He should be a name everyone knows by now. Instead, troubadour David Dondero returned to NPR having slept the night before in his car.
We've come up with many excuses to have artists play Tiny Desk Concerts. Usually, it's just an opportunity to bring in artists who haven't gotten as much of our attention as we'd like to give them.
Jim White grew up in a deeply Pentecostal community and fell in love with the white gospel music he heard. But from there, White took a surprising path to becoming a full-time musician.
Dr. Dog isn't an obvious choice for one of NPR Music's Tiny Desk Concerts. The band's music can be pretty chaotic — loud and rumbling, with multiple instruments fighting to be heard.
Kurt Wagner writes and sings beautiful songs with Lambchop, a hefty ensemble with a calm, restrained sound. When Wagner visited us, he came alone, with just a guitar and a good-natured sense of humor.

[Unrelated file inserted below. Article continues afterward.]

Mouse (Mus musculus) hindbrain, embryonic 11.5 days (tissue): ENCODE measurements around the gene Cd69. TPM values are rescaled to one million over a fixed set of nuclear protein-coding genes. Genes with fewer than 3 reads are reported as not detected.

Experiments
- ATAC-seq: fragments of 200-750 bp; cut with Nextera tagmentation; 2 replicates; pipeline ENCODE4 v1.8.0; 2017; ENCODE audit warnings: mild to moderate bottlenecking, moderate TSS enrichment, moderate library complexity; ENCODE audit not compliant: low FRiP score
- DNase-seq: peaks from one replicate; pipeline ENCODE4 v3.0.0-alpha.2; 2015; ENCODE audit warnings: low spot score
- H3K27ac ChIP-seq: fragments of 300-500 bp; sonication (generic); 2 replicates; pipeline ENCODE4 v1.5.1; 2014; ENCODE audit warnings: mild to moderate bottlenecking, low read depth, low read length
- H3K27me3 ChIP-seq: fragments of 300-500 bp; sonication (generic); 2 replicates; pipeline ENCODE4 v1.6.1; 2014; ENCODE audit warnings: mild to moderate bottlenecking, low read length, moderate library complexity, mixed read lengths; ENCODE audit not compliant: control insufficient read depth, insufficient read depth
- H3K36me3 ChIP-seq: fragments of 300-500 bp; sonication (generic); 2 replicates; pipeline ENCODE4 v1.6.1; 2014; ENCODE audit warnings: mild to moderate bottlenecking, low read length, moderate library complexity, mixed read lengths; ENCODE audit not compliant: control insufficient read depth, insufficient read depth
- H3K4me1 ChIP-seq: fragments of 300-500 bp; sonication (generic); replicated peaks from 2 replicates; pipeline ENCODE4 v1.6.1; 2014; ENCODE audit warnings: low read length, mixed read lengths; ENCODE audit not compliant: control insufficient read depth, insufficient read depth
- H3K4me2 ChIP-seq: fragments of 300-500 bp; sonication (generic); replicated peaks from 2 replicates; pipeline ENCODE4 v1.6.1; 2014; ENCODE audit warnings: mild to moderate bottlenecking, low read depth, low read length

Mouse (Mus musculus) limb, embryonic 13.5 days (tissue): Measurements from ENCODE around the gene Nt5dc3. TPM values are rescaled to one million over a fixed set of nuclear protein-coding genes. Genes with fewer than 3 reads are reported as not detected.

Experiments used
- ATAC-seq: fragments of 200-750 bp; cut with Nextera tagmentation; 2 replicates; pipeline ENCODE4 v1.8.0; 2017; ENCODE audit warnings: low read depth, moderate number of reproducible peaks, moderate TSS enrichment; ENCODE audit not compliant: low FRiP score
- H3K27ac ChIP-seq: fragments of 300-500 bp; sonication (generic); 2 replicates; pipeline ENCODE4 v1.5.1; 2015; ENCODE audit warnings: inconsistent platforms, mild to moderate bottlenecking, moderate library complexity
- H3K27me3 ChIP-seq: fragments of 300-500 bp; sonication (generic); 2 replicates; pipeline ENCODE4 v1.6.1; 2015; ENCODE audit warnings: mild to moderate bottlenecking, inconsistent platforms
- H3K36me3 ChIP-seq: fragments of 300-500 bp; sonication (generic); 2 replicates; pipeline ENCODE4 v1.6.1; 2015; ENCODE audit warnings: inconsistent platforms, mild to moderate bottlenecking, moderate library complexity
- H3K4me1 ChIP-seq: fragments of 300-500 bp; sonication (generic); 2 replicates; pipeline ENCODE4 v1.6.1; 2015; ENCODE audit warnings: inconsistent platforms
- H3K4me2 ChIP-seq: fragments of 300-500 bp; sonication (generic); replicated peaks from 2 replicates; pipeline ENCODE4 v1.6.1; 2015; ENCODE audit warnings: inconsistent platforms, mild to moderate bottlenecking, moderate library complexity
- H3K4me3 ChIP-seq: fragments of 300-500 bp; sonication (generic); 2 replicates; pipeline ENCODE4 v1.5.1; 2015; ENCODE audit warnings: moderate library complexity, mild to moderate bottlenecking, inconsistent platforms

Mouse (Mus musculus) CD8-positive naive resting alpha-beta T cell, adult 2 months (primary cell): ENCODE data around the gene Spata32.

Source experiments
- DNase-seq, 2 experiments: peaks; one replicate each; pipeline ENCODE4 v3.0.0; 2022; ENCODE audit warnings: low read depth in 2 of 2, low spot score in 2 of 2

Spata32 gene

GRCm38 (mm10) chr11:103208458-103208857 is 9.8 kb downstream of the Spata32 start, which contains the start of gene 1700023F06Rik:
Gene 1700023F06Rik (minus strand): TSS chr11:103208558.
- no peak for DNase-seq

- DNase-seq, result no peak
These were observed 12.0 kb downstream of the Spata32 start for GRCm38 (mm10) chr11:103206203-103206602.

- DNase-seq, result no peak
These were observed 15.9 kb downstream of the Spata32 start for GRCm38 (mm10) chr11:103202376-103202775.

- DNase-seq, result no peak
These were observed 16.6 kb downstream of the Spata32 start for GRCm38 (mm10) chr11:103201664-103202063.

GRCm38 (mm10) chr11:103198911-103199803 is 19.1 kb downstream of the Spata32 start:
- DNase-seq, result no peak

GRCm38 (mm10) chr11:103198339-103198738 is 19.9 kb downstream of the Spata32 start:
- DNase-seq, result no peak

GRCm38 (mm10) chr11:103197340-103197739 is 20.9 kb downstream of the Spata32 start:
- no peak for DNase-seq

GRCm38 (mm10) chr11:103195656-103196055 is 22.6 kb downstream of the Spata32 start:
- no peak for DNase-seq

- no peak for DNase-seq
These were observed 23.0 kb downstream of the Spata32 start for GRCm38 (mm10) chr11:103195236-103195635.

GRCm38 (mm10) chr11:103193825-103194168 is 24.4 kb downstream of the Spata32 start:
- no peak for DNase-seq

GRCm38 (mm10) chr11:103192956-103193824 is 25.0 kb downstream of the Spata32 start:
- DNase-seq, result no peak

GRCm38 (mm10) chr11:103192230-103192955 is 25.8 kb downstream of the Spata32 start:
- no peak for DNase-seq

Thao Nguyen makes captivating music. Her songs are raw and infectious, her voice has a distinctive swagger, and she's a nimble guitarist. She stopped by NPR's offices to give an intimate performance.
Sera Cahoone got her start playing drums for a few widely adored bands in the Pacific Northwest. But her self-titled, self-released 2006 album marked her as a fully formed talent.
The music of Sam Phillips unfolds like perfect, miniature pop dramas. On this Tiny Desk performance, recorded at the desk of All Songs Considered host Bob Boilen, Phillips performs four songs.
Athens, Ga., songwriter Vic Chesnutt is on tour in support of his latest album, North Star Deserter. In Washington, D.C., for a concert at the Black Cat, he stopped by NPR to perform live.
Oregon-based folksinger Laura Gibson was a good sport when we invited her to play a mini-concert for us at the desk of All Songs Considered host Bob Boilen.